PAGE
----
But Howler finds the school itself frightening- he’s not sure if the teachers or the students are the scariest, particularly when he can’t meet their standards for scary smiles, spooking, or growling.  The others laugh at him, his teacher mocks him and he is so woeful he gets expelled!

But on his way home back to the forest in shame, Howler meets some kids out on their annual Hallowe’en trick or treat fun, and he suddenly discovers that it is not only okay to be different but it is also quite useful. 

David Walliams has a knack of reaching out to those children who feel they don’t quite fit in and being able to encapsulate their anxiety and then alleviate it in stories that resonate and appeal.  Even though they might not aspire to be scary like Howler, nevertheless there is always something we’d like to achieve but not quite reach the peak we set. So this story that shows that the best we can do is good enough and that it can have its own rewards is very reaffirming. This is particularly so at this time when our students are heading back to school after a long absence and may be worried that they haven’t achieved all their peers might have because they haven’t had the same opportunities.  While it will have appeal as a story for those who celebrate Hallowe’en, it is one for a broader spectrum because of its life lessons.  

But even without going into that sort of depth, it is just a great story with illustrations that epitomise all that we imagine vampires, ghosts, skeletons, witches, ogres and werewolves to be! 

 

Monster Hunting for Beginners

Monster Hunting for Beginners

Monster Hunting for Beginners

 

 

 

 

 

 

 

 

 

 

Monster Hunting for Beginners

Ian Mark

Louis Ghibault

Farshore Fiction, 2021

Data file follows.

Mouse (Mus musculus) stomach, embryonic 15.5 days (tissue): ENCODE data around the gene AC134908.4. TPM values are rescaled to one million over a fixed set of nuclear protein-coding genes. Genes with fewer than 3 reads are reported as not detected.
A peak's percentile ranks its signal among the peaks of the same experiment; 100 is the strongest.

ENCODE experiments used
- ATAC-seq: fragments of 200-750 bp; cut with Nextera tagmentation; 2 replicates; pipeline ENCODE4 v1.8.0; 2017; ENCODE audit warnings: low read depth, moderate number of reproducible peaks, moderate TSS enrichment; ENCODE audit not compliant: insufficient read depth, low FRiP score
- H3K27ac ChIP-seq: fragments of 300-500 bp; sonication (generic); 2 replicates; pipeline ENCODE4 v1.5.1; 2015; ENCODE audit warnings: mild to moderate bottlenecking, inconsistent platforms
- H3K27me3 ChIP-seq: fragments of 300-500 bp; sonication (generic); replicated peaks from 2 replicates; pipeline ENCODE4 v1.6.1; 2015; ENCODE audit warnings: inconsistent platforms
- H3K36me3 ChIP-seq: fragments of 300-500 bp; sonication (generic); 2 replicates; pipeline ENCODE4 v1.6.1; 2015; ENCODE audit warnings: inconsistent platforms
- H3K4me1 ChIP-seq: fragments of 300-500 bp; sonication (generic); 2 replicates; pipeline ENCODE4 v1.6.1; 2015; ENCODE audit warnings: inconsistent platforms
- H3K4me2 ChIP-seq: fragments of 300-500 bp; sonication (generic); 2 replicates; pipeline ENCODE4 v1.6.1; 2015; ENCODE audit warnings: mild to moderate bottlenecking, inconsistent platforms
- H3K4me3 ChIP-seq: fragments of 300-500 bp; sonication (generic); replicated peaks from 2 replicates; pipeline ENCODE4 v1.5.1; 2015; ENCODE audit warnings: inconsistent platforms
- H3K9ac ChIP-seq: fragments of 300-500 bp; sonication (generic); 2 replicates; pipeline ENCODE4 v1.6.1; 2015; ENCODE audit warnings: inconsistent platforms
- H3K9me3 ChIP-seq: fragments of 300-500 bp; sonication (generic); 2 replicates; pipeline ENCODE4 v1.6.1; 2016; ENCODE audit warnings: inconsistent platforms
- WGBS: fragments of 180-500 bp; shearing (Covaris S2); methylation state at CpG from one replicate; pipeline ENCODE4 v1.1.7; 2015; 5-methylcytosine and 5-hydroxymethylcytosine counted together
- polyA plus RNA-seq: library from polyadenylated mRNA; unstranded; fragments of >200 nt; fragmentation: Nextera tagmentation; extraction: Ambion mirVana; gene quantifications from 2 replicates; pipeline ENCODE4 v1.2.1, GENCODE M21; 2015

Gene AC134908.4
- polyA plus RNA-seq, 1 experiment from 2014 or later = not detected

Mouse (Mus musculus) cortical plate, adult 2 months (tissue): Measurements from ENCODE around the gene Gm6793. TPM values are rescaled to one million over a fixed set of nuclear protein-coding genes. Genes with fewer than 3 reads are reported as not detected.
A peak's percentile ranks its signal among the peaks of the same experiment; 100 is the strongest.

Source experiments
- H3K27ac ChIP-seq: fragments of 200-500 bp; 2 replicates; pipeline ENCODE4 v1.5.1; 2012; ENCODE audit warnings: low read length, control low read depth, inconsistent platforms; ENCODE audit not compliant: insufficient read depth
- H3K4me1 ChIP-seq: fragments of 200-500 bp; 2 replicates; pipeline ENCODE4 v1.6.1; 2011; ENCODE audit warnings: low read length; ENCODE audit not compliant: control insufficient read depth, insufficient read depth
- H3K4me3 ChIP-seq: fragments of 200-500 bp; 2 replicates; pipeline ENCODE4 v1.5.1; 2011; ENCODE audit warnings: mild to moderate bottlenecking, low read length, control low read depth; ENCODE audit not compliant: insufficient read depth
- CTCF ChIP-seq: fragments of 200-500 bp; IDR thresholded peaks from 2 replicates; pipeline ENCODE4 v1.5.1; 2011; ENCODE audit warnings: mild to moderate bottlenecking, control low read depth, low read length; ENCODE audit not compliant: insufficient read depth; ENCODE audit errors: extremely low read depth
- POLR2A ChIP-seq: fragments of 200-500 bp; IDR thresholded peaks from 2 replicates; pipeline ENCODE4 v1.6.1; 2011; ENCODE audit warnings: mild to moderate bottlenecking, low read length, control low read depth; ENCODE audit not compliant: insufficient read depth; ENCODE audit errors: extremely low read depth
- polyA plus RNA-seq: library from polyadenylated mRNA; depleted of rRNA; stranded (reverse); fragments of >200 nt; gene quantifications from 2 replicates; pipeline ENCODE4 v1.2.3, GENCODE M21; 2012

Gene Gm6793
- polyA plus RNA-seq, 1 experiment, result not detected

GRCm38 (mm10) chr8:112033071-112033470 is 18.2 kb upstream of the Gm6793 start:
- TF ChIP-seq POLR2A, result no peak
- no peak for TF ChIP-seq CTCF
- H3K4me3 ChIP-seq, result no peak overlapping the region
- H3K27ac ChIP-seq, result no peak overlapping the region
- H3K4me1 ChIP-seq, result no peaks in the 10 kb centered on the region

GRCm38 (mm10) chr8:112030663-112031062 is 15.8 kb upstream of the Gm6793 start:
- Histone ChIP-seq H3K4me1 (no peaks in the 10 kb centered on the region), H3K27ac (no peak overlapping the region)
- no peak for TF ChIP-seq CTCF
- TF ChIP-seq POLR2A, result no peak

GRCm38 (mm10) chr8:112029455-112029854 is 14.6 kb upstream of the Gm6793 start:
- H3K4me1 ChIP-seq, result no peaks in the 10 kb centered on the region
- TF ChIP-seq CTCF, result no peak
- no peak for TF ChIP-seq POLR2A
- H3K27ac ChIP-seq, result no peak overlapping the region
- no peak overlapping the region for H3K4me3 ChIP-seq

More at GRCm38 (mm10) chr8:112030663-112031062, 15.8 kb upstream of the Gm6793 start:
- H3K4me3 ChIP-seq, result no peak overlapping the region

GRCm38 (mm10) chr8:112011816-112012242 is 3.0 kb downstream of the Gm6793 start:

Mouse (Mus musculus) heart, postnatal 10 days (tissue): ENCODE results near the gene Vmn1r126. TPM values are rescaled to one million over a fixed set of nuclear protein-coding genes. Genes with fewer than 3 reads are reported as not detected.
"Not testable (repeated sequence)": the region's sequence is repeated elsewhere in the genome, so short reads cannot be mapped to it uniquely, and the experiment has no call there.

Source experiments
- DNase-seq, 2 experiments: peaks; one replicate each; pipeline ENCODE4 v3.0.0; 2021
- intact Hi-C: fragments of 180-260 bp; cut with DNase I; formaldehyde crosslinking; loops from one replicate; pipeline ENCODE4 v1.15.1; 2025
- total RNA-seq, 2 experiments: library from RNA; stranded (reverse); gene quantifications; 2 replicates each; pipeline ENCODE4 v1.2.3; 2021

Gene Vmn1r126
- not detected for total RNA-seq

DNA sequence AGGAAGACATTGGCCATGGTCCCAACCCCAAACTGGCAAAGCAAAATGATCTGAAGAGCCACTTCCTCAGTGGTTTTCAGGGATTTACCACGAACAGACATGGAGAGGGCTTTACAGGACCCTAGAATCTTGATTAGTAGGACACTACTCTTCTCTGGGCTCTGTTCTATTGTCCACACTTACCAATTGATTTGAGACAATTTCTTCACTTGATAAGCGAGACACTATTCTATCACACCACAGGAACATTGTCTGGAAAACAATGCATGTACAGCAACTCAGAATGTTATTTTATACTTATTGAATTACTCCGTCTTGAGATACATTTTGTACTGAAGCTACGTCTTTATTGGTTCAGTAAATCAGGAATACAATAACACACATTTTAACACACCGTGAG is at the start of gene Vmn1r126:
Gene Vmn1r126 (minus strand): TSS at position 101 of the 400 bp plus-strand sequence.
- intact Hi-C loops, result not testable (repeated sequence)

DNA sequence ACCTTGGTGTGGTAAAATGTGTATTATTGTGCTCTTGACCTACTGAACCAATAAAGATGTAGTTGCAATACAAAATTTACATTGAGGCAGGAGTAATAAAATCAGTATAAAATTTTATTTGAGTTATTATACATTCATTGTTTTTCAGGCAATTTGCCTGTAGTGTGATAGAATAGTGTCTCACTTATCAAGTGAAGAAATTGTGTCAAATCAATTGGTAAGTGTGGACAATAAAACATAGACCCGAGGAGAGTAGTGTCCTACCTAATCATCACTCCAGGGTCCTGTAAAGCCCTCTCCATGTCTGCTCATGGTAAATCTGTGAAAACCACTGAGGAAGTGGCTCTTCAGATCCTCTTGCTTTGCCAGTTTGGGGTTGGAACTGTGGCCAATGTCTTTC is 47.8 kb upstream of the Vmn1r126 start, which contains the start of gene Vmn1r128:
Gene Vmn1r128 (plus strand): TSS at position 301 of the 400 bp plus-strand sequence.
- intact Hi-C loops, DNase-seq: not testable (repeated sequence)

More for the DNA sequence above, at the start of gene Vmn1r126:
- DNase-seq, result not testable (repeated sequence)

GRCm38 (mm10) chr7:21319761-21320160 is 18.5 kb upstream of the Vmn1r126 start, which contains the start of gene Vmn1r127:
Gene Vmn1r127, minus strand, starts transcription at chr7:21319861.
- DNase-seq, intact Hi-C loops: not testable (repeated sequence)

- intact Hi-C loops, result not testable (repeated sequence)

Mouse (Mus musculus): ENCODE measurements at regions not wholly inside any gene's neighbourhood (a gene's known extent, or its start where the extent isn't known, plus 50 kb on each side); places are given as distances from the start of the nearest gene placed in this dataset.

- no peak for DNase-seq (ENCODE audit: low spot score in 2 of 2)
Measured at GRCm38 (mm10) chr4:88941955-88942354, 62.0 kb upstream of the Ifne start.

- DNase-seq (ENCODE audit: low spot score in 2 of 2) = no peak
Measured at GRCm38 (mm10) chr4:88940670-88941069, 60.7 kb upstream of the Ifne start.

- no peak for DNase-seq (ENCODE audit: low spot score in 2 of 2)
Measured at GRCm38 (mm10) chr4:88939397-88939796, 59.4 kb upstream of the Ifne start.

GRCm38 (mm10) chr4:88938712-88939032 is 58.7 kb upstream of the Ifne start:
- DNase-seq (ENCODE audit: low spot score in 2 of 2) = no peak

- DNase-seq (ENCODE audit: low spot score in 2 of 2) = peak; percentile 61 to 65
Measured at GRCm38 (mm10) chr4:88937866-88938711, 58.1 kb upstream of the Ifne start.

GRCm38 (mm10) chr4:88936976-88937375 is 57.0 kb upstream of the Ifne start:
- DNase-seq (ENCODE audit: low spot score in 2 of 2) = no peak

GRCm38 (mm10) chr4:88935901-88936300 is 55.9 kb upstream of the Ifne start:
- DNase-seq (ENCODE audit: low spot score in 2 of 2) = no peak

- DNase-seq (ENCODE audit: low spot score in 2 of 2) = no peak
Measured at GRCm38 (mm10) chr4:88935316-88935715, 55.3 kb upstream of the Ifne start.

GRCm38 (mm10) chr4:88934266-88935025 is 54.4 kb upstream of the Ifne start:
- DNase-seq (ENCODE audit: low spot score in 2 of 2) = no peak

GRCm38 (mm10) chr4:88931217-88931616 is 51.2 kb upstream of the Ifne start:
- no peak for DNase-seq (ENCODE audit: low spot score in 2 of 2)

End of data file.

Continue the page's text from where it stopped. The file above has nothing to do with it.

204pp., pbk., RRP $A14.99

9780755504367

Monster Hunting isn’t as easy as it looks. And Jack should know. Because an ogre has just appeared in his garden and tried to EAT HIS AUNT. (She was the winner of the World’s Worst Aunt competition, but that’s Not The Point).
After (sort of accidentally) defeating the ogre, Jack finds himself apprenticed to a grumpy, 200-year-old monster hunter called Stoop and heading off to Cornwall, where more ogres are causing havoc.  All he has are his wits, his catapult and a magical – sometimes unreliable – book called Monster Hunting for Beginners.

Jack’s a bit worried he might not be the hero everyone’s waiting for. But then again, how many terrifying, bloodthirsty monsters can there really be?

Any book that has a warning that it contains ogres, bogeymen, zomblings, and crusted hairy snot nibblers as its blurb and is written from an author from Ireland, the land most often associated with these sorts of creatures is bound to capture the imagination of its intended audience.  Add in an ordinary, everyday little boy who is little, clumsy, wears glasses, has weird hair and who is not built for trouble -so pretty much like most of the readers -who narrates the story as though the reader is part of it, and there’s a deeper attraction already. But add to that textual effects like illustrations, short chapters, and font changes that make this ideal for newly independent readers and it is not surprising that Jack has lots of positive reviews and a large fan base already.